The Houston man going to trial Feb. 6 for producing and selling animal torture videos is arguing that a dog hacked to death by a meat clever and knife in one of the videos was not tortured, but killed humanely using kosher slaughter methods.
Brent Justice's partner in the videos, Ashley Richards, 23, pleaded guilty to three counts of animal cruelty in 2013 and is expected to testify against Justice. Richards was sentenced to ten years in prison.The two were also charged under a revised federal statute banning "crush" videos. Those charges are under appeal before the U.S. Supreme Court. Justice remains in Harris County Jail, in lieu of $50,000 bond.
The two are accused of distributing dozens of videos online, but Justice, 53, is charged in connection with just one. An animal cruelty investigator for the Houston Police Department testified in a 2012 detention hearing that the video shows Richards burning a dog with a cigarette, taping its mouth, and binding its paws with rope. Richards then steps on the dog's front right paw with her high heels and chops one of the dog's rear legs off with a meat cleaver. (Justice was the cameraman for all the videos and is not seen).
After telling the dog "I like the way you bleed," Richards then uses a knife to saw off the dog's head.
"Richards pulled the dog's guts and organs out of the dog's body," Officer Suzanne Holifield testified. "Richards stomped on the severed dog's head. She urinated on the dead dog in the video."
But Justice, who's representing himself, argued in handwritten pre-trial motion filed in an appeals court that "Appellant is not saying that killing [the] dog was right, but argues that the method used to kill the dog was not torture or unlawful according to...the teaching by his parents and grandparents, who practiced (believed) the Jewish method of slaughter based on Biblical doctrine."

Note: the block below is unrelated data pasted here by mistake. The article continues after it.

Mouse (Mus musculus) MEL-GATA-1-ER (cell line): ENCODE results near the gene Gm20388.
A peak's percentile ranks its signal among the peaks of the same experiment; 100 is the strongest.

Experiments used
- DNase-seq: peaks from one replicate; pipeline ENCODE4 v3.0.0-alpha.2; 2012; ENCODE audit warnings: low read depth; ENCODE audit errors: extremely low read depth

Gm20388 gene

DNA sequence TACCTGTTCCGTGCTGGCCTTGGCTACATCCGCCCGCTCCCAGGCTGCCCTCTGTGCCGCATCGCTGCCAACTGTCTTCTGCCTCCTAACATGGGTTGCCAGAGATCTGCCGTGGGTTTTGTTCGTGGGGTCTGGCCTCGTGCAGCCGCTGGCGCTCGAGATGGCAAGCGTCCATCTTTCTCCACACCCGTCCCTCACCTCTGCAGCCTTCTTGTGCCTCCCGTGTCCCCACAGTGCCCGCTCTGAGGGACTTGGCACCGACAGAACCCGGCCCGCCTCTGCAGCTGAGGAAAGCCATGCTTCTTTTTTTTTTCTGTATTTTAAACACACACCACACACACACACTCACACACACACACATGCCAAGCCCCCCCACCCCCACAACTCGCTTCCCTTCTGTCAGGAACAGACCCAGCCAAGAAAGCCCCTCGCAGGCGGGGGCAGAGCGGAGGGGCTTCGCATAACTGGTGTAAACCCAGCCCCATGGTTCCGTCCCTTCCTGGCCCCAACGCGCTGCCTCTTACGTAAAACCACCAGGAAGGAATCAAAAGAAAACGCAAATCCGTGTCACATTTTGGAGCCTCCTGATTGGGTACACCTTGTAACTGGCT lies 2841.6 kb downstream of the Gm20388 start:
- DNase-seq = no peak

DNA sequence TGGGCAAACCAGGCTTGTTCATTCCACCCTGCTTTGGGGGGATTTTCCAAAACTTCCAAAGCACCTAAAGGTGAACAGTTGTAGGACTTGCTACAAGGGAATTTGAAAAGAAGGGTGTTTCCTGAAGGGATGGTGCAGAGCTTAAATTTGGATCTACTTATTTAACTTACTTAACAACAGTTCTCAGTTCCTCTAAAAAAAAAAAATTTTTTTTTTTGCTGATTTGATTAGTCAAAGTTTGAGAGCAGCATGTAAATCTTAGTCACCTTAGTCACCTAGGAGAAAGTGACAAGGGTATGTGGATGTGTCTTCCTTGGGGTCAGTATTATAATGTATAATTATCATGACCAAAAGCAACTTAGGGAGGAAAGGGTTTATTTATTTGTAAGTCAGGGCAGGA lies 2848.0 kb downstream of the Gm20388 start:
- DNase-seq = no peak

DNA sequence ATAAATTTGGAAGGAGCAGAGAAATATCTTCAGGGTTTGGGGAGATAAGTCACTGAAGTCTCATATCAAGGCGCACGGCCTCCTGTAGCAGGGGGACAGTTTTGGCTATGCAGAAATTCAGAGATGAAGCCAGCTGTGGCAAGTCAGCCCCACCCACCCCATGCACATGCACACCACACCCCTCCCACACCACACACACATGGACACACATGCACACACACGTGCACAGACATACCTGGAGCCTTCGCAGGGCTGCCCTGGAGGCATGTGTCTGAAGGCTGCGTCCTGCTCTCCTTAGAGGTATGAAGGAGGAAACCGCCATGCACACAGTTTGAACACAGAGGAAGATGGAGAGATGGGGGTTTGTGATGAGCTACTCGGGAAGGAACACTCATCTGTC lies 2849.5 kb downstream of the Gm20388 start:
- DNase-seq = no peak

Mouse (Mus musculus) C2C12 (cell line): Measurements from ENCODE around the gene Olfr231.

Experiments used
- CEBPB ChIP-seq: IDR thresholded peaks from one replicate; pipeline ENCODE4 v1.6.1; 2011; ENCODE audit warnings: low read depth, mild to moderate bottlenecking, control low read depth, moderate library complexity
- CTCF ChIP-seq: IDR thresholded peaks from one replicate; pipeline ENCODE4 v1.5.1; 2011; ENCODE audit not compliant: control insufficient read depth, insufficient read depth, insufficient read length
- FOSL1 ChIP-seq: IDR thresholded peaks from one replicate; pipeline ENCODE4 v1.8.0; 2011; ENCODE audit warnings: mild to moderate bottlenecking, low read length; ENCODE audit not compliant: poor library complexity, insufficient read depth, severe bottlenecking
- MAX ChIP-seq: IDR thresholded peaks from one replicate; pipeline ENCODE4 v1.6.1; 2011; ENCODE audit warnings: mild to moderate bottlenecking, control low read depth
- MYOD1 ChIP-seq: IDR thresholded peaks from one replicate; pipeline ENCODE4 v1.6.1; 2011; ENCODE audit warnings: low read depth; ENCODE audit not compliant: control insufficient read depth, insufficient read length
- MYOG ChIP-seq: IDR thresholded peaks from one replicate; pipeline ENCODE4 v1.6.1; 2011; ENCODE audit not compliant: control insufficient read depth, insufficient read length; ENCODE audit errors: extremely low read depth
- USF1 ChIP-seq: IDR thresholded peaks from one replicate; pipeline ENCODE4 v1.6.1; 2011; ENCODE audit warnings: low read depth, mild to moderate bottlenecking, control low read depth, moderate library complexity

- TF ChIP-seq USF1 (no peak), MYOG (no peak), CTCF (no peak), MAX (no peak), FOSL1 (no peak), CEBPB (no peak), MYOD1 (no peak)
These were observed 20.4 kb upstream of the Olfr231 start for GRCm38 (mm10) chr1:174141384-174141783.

Justice also argued that the state's animal cruelty laws do "not make it illegal to kill an animal unnecessarily, as dogs are being euthanized/killed by the hundreds unnecessarily everyday [sic]. Furthermore, the method used to kill the animal (although it may seem cruel) has been approved by congress as a humane method of slaughter, which means the dog was neither tortured or killed in a cruel manner as the statute requires by law."
Justice, who's been busy in the law library, filed a flurry of motions last fall, including one to recuse Judge Stacy Bond, which was denied. (Justice opted for a bench trial, meaning Bond, and not a jury, will hand down a verdict in the case). He also, confusingly, accused HPD officers of falsifying affidavits to obtain the search warrant leading to his arrest, while also accusing them of not having a warrant in the first place.
Justice, who sometimes used the alias "Terrence Johnston," did his best to use online accounts in Richards' name, but a filing by prosecutor Jessica Milligan helps lay out the extent of Justice's involvement. According to the motion, Richards told prosecutors that Justice "frequently set up chat rooms in Skype for live versions of crush. Brent Justice also assisted by obtaining and providing the animal victims as well as the weapons, and instructing the female models on the methods, scripts, or ideas for torture of these animals during the filming."
Milligan also plans to introduce evidence showing Justice's involvement in other videos, including one showing Richards impaling a cat's eye and body with her high-heeled shoe while saying "Does that hurt?" and another where she skins a cat alive.
While in jail, Justice was charged with assaulting an inmate, and lost 20 days of visitation and commissary privileges. He also lost seven days of each for an earlier charge of "misuse of medication." (He was also charged with drug possession and destroying county property, but the charges were dismissed).
We just hope, for Rabbi Justice's sake, Friday's proceedings end before sundown so he can get back to jail for Shabbat dinner.
Keep the Houston Press Free... Since we started the Houston Press, it has been defined as the free, independent voice of Houston, and we would like to keep it that way. Offering our readers free access to incisive coverage of local news, food and culture. Producing stories on everything from political scandals to the hottest new bands, with gutsy reporting, stylish writing, and staffers who've won everything from the Society of Professional Journalists' Sigma Delta Chi feature-writing award to the Casey Medal for Meritorious Journalism. But with local journalism's existence under siege and advertising revenue setbacks having a larger impact, it is important now more than ever for us to rally support behind funding our local journalism. You can help by participating in our "I Support" membership program, allowing us to keep covering Houston with no paywalls.